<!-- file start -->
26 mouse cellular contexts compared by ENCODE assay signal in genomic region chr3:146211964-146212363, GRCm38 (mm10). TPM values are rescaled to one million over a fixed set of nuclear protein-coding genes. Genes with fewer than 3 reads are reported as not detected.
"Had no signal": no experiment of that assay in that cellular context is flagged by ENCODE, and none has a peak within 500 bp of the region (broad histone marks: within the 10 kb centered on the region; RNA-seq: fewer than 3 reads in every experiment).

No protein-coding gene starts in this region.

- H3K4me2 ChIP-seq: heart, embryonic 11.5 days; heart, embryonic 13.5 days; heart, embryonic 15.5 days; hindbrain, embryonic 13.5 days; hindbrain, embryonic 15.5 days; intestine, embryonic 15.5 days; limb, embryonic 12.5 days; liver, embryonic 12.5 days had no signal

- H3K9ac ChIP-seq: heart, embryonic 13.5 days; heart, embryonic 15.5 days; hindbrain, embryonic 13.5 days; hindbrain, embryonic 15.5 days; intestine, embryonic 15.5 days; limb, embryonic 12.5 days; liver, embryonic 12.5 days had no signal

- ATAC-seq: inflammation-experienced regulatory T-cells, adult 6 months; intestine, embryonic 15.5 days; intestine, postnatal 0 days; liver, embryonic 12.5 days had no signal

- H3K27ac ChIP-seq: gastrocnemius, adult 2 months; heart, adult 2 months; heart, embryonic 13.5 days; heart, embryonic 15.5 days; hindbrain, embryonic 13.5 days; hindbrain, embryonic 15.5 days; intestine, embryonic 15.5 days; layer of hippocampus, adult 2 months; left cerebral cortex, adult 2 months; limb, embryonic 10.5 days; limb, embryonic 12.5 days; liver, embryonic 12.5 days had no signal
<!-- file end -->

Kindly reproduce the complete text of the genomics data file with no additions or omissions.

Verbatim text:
26 mouse cellular contexts compared by ENCODE assay signal in genomic region chr3:146211964-146212363, GRCm38 (mm10). TPM values are rescaled to one million over a fixed set of nuclear protein-coding genes. Genes with fewer than 3 reads are reported as not detected.
"Had no signal": no experiment of that assay in that cellular context is flagged by ENCODE, and none has a peak within 500 bp of the region (broad histone marks: within the 10 kb centered on the region; RNA-seq: fewer than 3 reads in every experiment).

No protein-coding gene starts in this region.

- H3K4me2 ChIP-seq: heart, embryonic 11.5 days; heart, embryonic 13.5 days; heart, embryonic 15.5 days; hindbrain, embryonic 13.5 days; hindbrain, embryonic 15.5 days; intestine, embryonic 15.5 days; limb, embryonic 12.5 days; liver, embryonic 12.5 days had no signal

- H3K9ac ChIP-seq: heart, embryonic 13.5 days; heart, embryonic 15.5 days; hindbrain, embryonic 13.5 days; hindbrain, embryonic 15.5 days; intestine, embryonic 15.5 days; limb, embryonic 12.5 days; liver, embryonic 12.5 days had no signal

- ATAC-seq: inflammation-experienced regulatory T-cells, adult 6 months; intestine, embryonic 15.5 days; intestine, postnatal 0 days; liver, embryonic 12.5 days had no signal

- H3K27ac ChIP-seq: gastrocnemius, adult 2 months; heart, adult 2 months; heart, embryonic 13.5 days; heart, embryonic 15.5 days; hindbrain, embryonic 13.5 days; hindbrain, embryonic 15.5 days; intestine, embryonic 15.5 days; layer of hippocampus, adult 2 months; left cerebral cortex, adult 2 months; limb, embryonic 10.5 days; limb, embryonic 12.5 days; liver, embryonic 12.5 days had no signal